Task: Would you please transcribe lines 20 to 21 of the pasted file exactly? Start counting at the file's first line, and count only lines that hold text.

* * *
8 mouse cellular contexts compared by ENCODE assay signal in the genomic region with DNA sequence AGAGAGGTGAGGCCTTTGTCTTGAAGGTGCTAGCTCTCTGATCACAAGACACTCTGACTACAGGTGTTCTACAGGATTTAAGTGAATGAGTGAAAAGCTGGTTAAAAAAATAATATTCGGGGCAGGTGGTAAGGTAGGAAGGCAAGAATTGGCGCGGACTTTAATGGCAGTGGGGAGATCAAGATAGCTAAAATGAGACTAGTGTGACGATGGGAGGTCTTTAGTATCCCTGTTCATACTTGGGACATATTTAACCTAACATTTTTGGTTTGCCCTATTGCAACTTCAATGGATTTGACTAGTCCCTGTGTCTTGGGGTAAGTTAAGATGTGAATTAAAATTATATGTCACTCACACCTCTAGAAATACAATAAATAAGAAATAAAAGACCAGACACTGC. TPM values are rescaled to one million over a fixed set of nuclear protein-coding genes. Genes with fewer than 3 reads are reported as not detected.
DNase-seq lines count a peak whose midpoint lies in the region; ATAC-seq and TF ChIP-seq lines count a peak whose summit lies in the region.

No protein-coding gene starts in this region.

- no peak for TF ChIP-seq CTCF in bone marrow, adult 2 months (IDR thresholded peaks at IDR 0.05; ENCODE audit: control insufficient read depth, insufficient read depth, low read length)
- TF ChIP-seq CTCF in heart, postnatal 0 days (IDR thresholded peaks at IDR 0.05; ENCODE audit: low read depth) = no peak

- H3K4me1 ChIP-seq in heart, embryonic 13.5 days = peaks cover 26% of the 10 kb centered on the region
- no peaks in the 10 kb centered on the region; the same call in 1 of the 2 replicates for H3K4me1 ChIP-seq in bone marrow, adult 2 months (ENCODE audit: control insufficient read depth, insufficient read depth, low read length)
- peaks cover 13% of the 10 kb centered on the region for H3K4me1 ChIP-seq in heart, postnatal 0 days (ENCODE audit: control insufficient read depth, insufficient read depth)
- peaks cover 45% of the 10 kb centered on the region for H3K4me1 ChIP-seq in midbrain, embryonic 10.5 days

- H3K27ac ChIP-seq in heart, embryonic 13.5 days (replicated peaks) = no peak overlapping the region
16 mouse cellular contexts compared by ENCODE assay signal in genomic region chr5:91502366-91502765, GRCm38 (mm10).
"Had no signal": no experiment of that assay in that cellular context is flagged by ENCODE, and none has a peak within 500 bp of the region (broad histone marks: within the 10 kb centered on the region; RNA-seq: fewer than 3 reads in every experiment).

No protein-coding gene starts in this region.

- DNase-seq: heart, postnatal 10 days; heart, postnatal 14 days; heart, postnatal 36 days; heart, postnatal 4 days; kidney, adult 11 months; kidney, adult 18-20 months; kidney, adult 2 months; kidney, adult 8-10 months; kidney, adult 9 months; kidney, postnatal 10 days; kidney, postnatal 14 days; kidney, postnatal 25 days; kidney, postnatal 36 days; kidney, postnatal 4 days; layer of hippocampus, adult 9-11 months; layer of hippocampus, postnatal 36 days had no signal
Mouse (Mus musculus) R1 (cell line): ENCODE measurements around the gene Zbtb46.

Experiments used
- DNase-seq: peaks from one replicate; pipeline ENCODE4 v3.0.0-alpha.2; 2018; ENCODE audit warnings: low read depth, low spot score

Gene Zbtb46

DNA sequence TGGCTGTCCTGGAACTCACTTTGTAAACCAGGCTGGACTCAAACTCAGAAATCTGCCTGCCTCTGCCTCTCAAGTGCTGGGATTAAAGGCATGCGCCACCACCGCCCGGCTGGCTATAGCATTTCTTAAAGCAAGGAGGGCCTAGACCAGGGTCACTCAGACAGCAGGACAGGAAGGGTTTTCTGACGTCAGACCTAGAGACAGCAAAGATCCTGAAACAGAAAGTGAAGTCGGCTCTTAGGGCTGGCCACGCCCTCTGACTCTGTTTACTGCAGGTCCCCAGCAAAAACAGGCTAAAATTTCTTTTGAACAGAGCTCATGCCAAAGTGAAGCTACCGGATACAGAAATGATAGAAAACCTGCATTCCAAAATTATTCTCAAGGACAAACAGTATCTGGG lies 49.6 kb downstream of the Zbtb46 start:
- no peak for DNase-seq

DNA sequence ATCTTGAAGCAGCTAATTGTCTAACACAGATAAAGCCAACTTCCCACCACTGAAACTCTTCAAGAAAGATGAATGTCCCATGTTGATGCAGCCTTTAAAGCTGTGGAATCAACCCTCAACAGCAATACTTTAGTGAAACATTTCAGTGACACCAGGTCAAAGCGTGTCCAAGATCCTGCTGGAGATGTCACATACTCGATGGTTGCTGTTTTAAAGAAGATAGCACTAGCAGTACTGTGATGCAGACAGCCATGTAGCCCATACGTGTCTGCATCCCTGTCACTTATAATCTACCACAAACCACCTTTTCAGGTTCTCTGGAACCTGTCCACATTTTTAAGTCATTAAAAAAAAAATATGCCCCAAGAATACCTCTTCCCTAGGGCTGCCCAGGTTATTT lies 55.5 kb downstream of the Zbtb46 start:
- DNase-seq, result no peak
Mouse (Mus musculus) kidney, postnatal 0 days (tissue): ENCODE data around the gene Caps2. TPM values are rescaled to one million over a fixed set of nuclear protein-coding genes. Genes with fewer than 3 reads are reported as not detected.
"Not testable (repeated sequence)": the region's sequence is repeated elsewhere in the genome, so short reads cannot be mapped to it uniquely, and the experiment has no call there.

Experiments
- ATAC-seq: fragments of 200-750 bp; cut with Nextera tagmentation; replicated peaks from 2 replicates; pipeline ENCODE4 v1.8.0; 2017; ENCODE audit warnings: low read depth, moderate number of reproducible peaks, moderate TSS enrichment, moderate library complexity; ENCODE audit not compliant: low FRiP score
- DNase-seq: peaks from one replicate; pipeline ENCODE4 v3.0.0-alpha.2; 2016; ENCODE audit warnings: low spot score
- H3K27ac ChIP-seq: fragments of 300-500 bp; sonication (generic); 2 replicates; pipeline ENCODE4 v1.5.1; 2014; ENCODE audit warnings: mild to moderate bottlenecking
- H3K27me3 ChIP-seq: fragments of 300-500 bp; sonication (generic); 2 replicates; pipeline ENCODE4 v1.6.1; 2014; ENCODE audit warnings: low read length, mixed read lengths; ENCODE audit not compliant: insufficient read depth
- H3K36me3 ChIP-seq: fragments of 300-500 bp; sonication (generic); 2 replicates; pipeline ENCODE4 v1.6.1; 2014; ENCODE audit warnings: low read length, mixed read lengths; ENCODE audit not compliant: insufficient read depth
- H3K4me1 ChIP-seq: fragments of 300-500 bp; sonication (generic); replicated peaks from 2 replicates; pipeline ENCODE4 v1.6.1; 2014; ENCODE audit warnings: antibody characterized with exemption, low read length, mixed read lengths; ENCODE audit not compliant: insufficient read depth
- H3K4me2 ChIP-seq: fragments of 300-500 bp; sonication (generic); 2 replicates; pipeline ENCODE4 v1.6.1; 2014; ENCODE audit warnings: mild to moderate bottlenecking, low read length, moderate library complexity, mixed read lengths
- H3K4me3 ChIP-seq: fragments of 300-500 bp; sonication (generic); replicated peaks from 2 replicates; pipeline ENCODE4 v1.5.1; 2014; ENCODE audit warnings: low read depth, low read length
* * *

- no peak for DNase-seq

DNA sequence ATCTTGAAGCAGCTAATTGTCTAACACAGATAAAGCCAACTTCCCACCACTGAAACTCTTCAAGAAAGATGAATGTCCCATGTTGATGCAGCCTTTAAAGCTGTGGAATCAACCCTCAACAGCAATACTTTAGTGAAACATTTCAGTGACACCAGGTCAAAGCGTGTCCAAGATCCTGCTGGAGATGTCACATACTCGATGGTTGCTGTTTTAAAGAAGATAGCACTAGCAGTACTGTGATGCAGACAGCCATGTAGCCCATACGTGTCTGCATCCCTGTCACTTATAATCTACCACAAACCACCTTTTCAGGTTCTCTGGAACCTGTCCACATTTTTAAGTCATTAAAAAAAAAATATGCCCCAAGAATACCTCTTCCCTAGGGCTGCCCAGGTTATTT lies 55.5 kb downstream of the Zbtb46 start: